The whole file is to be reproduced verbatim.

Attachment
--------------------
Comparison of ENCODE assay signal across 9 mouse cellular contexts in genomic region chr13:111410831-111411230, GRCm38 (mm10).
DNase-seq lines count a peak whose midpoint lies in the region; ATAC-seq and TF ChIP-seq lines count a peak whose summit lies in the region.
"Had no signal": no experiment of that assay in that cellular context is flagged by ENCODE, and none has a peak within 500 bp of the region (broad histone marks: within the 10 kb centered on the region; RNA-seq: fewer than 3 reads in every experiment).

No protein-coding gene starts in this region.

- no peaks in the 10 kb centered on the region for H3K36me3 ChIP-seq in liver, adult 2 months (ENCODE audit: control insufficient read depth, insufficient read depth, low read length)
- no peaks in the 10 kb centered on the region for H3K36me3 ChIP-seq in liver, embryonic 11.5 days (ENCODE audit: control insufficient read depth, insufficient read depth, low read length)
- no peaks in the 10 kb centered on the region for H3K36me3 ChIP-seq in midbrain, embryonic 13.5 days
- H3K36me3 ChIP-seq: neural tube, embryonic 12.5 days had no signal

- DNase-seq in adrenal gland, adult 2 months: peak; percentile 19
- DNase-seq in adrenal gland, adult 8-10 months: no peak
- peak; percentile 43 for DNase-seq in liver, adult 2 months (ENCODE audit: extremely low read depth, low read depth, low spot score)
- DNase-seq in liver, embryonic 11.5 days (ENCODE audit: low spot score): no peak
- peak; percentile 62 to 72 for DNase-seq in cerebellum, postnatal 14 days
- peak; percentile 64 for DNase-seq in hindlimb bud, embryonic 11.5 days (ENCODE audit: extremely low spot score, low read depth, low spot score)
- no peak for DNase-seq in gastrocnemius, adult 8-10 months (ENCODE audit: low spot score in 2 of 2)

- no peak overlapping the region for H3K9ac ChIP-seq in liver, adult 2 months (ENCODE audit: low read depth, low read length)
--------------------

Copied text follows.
Comparison of ENCODE assay signal across 9 mouse cellular contexts in genomic region chr13:111410831-111411230, GRCm38 (mm10).
DNase-seq lines count a peak whose midpoint lies in the region; ATAC-seq and TF ChIP-seq lines count a peak whose summit lies in the region.
"Had no signal": no experiment of that assay in that cellular context is flagged by ENCODE, and none has a peak within 500 bp of the region (broad histone marks: within the 10 kb centered on the region; RNA-seq: fewer than 3 reads in every experiment).

No protein-coding gene starts in this region.

- no peaks in the 10 kb centered on the region for H3K36me3 ChIP-seq in liver, adult 2 months (ENCODE audit: control insufficient read depth, insufficient read depth, low read length)
- no peaks in the 10 kb centered on the region for H3K36me3 ChIP-seq in liver, embryonic 11.5 days (ENCODE audit: control insufficient read depth, insufficient read depth, low read length)
- no peaks in the 10 kb centered on the region for H3K36me3 ChIP-seq in midbrain, embryonic 13.5 days
- H3K36me3 ChIP-seq: neural tube, embryonic 12.5 days had no signal

- DNase-seq in adrenal gland, adult 2 months: peak; percentile 19
- DNase-seq in adrenal gland, adult 8-10 months: no peak
- peak; percentile 43 for DNase-seq in liver, adult 2 months (ENCODE audit: extremely low read depth, low read depth, low spot score)
- DNase-seq in liver, embryonic 11.5 days (ENCODE audit: low spot score): no peak
- peak; percentile 62 to 72 for DNase-seq in cerebellum, postnatal 14 days
- peak; percentile 64 for DNase-seq in hindlimb bud, embryonic 11.5 days (ENCODE audit: extremely low spot score, low read depth, low spot score)
- no peak for DNase-seq in gastrocnemius, adult 8-10 months (ENCODE audit: low spot score in 2 of 2)

- no peak overlapping the region for H3K9ac ChIP-seq in liver, adult 2 months (ENCODE audit: low read depth, low read length)